Beaches empty over festive break

The beaches were peaceful and empty despite the 30 °C weather on Sunday 3 January. PHOTO: Samantha lee-Jacobs
The beaches were peaceful and empty despite the 30 °C weather on Sunday 3 January. PHOTO: Samantha lee-Jacobs

It is no secret that the Western Cape has some of the best beaches, with tourists flocking to the Cape over the festive season to take advantage of the good weather and several beautiful beaches for surfing, bathing and sun tanning.

But this season was very different.

With the second wave hitting the country rapidly, the call from president Cyril Ramaphosa to close the beaches in all hotspots saw the beaches in the province empty, with many adhering to the regulations.

This was a unique sight. During the festive season thousands flock to the beaches from as early as 05:00 and stay well into the evening, travelling long distances to enjoy a beach day. This meant no parking and not a patch of sand to lay a towel or blanket on the busiest days.

People’s Post spoke to locals on their thoughts especially in light of several days boasting 30 °C weather.

Madre Ockhurst says annually her family visits either Blouberg, Fish Hoek or Strand beach for a family day over the festive season.

“Even if it is windy, the family knows that we spend the day at the beach. We live near the beach and it is so hot. The water is a tease. So near but so far,” she says.

On Sunday 3 January, despite the 31 °C weather in Strand, the beach was completely empty except for an angler or two. The boardwalk, however was dotted with locals just looking at the beach.

Paul Fredericks from Eerste River says he visited the beach just to look at the water and enjoy the peacefulness of a beach walk.

“I want to put my toes in the sand. It is so tempting, but I know that the regulations are there for a reason,” he says.

His wife, Audrey, says they are part of the tradition of beach days and would leave home at 05:00 to be at one of the local beaches on their annual beach day, 26 December.

“We could be here at 06:00 and there would already be a lot of people. We don’t use the beach often, but now that we can’t we miss it even more. Beach day is a tradition and we had to miss it this year,” she says.

Another local, Jessica Williams and her boyfriend Brandon Isaacs were walking along the boardwalk.

“You never realise how much you miss something until you can’t have it. The beach is a great place to de-stress and the smell is invigorating. The sound is calming and the feeling of the sand leaves you refreshed. We can’t have the sand, but we can still enjoy the rest of the feeling walking on the boardwalk,” she says.

Community policing forum (CPF) chair for Strandfontein, Sandy Schuter Flowers says for the most part, the beaches have been quiet.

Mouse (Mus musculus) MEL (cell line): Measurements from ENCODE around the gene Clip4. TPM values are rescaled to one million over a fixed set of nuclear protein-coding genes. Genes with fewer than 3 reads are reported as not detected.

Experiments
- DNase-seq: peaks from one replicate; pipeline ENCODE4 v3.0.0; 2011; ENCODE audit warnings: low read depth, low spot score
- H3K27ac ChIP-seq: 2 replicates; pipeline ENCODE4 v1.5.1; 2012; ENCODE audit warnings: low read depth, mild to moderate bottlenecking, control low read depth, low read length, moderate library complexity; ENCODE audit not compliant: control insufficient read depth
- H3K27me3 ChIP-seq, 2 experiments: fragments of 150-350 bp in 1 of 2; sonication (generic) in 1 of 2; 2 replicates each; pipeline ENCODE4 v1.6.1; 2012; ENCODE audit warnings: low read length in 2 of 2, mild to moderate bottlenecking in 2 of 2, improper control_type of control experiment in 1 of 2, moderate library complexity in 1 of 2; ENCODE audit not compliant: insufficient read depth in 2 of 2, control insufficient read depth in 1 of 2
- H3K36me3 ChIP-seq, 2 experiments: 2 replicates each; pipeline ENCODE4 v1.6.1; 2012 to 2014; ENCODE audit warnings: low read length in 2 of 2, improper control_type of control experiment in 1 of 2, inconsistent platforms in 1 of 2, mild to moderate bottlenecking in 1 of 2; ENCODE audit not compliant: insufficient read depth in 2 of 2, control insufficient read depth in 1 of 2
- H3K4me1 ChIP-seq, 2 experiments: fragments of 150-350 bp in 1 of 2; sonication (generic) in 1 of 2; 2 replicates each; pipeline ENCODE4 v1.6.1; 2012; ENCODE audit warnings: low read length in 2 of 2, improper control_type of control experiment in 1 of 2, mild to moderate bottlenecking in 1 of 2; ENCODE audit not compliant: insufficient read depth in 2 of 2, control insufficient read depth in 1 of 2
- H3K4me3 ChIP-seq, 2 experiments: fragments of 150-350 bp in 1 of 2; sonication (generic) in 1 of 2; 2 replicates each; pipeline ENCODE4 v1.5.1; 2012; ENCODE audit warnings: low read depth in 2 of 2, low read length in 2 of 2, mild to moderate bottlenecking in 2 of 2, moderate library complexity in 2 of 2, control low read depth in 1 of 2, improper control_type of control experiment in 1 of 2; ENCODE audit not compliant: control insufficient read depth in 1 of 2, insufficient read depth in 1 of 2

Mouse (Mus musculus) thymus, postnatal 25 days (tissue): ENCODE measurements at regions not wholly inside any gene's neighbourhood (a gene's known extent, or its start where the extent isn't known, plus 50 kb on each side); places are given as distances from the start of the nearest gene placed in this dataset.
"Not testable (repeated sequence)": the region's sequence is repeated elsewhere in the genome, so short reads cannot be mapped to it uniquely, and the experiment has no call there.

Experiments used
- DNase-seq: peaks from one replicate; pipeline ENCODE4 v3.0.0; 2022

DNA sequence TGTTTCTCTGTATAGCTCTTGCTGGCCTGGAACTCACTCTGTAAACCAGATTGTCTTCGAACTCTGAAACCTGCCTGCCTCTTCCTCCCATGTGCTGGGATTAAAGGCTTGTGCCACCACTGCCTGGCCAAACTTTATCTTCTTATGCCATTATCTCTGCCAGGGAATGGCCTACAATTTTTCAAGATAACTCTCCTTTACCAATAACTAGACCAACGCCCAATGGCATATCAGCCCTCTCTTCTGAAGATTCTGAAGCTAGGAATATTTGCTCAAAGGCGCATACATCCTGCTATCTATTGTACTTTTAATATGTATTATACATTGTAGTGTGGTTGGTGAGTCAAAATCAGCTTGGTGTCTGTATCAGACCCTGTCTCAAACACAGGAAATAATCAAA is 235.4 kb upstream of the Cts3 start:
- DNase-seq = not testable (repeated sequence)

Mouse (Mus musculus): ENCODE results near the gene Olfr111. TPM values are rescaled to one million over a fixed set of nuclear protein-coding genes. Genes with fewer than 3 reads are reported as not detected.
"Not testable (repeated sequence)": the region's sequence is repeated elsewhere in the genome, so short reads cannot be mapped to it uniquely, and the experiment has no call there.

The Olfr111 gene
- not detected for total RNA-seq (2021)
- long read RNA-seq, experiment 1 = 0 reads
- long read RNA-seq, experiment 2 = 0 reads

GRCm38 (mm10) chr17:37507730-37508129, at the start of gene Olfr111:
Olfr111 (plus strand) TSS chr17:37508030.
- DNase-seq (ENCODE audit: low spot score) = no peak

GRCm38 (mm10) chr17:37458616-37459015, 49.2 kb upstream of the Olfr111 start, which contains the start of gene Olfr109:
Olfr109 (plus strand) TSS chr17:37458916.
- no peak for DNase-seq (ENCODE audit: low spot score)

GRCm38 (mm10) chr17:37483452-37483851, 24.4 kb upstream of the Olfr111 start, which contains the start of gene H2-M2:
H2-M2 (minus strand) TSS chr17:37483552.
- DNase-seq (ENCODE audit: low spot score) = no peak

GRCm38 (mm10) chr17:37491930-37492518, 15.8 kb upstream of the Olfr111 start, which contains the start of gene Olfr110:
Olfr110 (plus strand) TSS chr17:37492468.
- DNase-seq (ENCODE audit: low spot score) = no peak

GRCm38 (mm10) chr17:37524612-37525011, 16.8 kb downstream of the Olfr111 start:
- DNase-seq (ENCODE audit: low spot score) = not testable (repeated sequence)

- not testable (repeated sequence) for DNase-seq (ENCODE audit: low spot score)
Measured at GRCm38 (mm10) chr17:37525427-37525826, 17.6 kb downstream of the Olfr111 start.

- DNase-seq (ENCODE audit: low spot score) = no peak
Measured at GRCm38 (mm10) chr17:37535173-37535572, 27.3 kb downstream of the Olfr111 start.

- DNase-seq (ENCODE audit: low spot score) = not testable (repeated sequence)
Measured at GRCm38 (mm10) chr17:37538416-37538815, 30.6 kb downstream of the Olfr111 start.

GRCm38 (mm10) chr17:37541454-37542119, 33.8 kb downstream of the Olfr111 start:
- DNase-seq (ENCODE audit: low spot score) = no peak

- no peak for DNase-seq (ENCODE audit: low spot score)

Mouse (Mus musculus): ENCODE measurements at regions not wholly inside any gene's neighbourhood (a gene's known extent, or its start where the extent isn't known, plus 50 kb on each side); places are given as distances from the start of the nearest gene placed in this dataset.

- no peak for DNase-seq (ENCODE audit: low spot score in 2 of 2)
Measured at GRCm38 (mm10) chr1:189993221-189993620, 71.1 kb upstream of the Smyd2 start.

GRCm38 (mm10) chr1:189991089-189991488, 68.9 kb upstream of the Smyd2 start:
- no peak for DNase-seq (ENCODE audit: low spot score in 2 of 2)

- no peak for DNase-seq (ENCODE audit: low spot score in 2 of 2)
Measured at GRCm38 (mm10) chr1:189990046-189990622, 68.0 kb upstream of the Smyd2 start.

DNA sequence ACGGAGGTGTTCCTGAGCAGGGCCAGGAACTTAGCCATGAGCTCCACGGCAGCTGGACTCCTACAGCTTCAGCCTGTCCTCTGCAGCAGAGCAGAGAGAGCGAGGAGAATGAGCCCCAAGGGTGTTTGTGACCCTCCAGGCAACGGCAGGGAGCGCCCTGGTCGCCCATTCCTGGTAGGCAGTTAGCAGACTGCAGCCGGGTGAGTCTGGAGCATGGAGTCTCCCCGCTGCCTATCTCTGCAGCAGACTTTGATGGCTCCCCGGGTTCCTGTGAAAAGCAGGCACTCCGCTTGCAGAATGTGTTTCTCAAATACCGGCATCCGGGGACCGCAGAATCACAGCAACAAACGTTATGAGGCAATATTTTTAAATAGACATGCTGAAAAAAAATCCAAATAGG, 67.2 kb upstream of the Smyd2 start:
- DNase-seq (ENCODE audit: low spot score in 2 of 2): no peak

She says annually the CPF forms part of beach safety drives and campaigns because of the large number of people who flock to the beaches. As accredited safety volunteers, the CPF and neighbourhood watch continue to patrol the beach and coastal areas despite restrictions.

She confirms that on their patrols there are many who park at the beach and watch the waves while having something to eat.

“During the entire festive season in previous years, Strandfontein is frequently visited by thousands, especially on Boxing Day and New Years Eve or the second of Jan, we have a influx of people coming from all over,” she says.

“Beach patrols every day is important because when it’s quiet, it’s secluded and it can become an unsafe place. This is especially when you have opportunistic criminals that would turn a simple park-off just to watch the waves, into a hijacking or robbery at gunpoint, leaving victims traumatized. Even though this year was different, we still applied the same patrols as we would have if there were no restrictions.”

Fear of fines and even the possibility of arrest has many sticking to restrictions.

Police minister Bheki Cele has been seen at beaches all over the Western Cape in what has been dubbed “a single-minded obsession” with enforcing the restrictions, by provincial minister for community safety Albert Fritz. The heavy-handed approach has seen arrests of bathers, surfers and fines issued.

“The Western Cape government believes that the rule of law in South Africa must always be upheld, and the regulations must be enforced even if we disagree with them,” says Fritz, calling on Cele to fight crime as passionately as he is about “arresting surfers”.

“Of course, all regulations need to be enforced until otherwise struck down by a court of law, but it would do the national minster well to broaden his focus from beaches and also zone-in on the violent crime that many of our communities currently experience,” says Fritz.

The beaches are closed under lockdown level three restrictions which were implemented between Tuesday 29 December and Friday 15 January. The amended restrictions are set to be reviewed before this date.

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